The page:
Wisconsin holds first medical cannabis public hearing

Via WI Examiner:

For the Wisconsin Legislature, getting to the point where a conversation about legalizing cannabis could be had in committee has been challenging. It’s a first step legislators finally took Wednesday, April 20, an annual day of celebration for cannabis activists. The  public hearing on the legislation (SB-1034), which would legalize medical marijuana, was held in the Senate Committee on Insurance, Licensing and Forestry and attracted about five hours of testimony. The majority of the testimony called for an end to all cannabis prohibition in Wisconsin.

Attempts to even hold public hearings on bills to legalize cannabis have routinely failed. During the 2021-23 budget process, proposals by Gov. Tony Evers to fully legalize recreational and medicinal cannabis use were stripped out of Evers’ budget document by Republican-controlled committees. The 2022 medical cannabis bill, first introduced four years ago by now-Sen. Mary Felzkowski (R-Irma) when she was a member of  the Assembly, provides the foundation for a limited-use medicinal market.

Sen. Mary Felzkowski in 2019 signing the inauguration book in the Assembly
 Sen. Mary Felzkowski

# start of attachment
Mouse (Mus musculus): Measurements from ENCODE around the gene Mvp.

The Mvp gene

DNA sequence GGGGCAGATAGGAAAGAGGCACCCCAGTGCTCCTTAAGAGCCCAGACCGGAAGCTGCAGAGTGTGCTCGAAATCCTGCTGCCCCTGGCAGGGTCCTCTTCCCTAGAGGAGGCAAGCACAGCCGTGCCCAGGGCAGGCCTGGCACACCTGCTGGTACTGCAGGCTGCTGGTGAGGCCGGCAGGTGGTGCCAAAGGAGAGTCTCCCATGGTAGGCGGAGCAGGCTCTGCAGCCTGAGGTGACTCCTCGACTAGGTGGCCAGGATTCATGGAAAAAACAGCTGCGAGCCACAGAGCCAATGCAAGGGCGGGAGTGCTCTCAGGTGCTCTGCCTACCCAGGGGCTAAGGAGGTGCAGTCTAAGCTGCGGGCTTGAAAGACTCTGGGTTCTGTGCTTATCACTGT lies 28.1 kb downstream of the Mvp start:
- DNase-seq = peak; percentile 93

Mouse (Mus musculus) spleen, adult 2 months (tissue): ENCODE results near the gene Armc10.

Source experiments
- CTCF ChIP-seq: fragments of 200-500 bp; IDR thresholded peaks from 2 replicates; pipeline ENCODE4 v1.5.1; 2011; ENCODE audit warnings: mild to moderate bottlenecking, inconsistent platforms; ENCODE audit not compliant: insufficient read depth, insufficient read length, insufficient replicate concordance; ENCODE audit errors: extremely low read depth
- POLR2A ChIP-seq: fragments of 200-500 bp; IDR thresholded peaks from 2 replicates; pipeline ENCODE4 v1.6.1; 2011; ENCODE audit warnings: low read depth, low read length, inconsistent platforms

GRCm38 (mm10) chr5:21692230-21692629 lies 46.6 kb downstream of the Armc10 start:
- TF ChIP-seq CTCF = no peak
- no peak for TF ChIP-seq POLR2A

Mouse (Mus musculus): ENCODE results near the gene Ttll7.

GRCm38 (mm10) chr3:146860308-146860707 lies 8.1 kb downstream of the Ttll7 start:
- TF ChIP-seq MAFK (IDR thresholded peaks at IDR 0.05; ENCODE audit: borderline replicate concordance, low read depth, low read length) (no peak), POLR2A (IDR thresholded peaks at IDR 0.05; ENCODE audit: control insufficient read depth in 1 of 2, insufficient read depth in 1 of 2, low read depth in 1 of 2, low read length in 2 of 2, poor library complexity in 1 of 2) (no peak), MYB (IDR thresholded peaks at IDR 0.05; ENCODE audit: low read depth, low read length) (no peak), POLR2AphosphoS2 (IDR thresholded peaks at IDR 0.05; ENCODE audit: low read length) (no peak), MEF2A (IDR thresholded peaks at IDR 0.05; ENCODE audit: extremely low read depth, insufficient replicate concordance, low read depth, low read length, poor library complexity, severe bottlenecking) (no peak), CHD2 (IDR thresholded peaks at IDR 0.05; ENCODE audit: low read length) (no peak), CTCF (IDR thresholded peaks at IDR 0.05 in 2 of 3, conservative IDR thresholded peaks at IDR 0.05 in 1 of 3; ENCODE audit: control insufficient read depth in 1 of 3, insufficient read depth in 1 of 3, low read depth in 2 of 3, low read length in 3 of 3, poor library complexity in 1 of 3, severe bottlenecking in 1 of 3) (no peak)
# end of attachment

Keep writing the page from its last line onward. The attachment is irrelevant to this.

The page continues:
Under the legislation, cannabis can be recommended by physicians, physician assistants, and advanced practice nurses who must be registered in Wisconsin and certified to recommend cannabis. The bill excludes the use of flower cannabis, which can be smoked, vaporized, or made into edibles. Rather, cannabis may only be provided in the form of a liquid, oil, pill, tincture, or topical ointment. A Medical Marijuana Regulatory Commission would also be established, separate from the Legislature and the Department of Revenue. One member each would be appointed by the governor, Senate majority leader, speaker of the Assembly, Senate minority leader, and the Assembly minority leader. One of the members would also be selected by the governor to serve as a chairperson with a two-year term.

The commission would have a multitude of functions. Caregivers and patients could apply to the commission to receive a registry identification card, required in order to receive medicinal cannabis. A list of registered cardholders must also be maintained by the commission. Additionally, the bill limits medicinal cannabis use to eight specific conditions: Crohn’s Disease, glaucoma, cancer, HIV/AIDS, seizure disorders, multiple sclerosis, Post Traumatic Stress Disorder and Amyotrophic Later Sclerosis.

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